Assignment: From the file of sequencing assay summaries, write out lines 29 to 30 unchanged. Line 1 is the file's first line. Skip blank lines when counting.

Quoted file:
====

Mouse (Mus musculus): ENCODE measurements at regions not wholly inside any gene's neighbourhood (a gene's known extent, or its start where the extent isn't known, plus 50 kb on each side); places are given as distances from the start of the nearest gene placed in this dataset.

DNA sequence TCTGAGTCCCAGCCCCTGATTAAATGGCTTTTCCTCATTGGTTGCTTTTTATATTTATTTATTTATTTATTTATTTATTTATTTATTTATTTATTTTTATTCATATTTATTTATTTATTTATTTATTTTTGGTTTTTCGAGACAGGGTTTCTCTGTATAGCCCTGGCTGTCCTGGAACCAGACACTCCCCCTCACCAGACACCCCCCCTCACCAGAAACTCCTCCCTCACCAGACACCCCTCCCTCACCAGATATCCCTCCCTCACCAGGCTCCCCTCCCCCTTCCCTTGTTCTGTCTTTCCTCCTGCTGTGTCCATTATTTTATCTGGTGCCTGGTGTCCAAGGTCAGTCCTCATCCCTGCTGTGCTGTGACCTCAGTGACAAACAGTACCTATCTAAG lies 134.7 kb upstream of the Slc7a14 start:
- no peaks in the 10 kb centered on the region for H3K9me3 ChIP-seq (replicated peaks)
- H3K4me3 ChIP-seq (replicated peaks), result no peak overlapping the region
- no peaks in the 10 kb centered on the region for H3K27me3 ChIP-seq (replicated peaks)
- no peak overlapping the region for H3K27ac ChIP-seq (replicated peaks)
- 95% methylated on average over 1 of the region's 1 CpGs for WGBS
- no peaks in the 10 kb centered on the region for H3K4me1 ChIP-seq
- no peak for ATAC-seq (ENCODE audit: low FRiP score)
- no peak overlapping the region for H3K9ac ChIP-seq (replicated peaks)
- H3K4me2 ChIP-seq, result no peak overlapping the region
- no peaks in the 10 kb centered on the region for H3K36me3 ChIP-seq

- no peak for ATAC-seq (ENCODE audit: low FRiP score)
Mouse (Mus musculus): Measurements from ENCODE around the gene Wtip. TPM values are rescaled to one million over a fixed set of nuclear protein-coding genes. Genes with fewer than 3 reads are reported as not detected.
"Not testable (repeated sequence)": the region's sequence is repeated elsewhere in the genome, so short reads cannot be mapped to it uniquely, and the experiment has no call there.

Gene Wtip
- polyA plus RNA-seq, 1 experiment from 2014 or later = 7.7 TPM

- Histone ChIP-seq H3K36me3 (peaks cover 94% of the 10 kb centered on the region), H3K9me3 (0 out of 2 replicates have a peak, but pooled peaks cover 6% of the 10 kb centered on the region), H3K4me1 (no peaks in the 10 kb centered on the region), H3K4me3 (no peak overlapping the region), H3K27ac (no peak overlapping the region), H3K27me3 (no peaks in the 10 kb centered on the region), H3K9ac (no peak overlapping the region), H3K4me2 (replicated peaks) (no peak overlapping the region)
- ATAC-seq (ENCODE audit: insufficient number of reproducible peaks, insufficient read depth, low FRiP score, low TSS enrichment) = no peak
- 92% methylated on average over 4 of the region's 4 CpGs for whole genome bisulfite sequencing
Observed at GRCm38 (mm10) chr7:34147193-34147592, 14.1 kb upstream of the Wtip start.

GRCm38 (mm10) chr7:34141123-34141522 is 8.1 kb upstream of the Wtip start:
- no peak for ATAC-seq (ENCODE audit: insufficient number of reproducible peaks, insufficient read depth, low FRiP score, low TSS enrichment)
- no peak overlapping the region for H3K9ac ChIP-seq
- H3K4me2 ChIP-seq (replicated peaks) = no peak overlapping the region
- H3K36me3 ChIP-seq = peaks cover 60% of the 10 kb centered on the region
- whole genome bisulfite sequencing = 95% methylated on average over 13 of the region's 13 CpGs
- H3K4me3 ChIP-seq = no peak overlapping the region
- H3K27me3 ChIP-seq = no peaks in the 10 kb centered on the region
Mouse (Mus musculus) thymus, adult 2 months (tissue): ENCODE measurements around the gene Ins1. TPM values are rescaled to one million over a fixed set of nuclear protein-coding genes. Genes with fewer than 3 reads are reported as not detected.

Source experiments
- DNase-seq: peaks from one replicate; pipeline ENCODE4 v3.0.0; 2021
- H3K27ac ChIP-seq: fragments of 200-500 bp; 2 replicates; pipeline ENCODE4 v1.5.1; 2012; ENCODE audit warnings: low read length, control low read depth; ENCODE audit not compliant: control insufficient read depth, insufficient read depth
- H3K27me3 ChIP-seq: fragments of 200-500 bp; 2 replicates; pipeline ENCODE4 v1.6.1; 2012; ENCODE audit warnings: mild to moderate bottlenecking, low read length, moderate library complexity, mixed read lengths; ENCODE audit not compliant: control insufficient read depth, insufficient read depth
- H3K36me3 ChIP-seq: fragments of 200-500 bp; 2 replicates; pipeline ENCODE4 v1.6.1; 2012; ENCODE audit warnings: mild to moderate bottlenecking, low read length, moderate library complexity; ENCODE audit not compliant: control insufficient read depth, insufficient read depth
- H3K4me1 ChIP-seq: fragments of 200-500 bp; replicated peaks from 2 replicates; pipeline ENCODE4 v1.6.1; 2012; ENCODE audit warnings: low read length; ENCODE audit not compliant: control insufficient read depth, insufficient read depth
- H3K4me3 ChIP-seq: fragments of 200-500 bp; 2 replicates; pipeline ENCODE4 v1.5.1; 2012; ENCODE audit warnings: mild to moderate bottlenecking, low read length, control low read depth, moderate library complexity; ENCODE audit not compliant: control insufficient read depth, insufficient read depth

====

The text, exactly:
- H3K27me3 ChIP-seq = no peaks in the 10 kb centered on the region
Mouse (Mus musculus) thymus, adult 2 months (tissue): ENCODE measurements around the gene Ins1. TPM values are rescaled to one million over a fixed set of nuclear protein-coding genes. Genes with fewer than 3 reads are reported as not detected.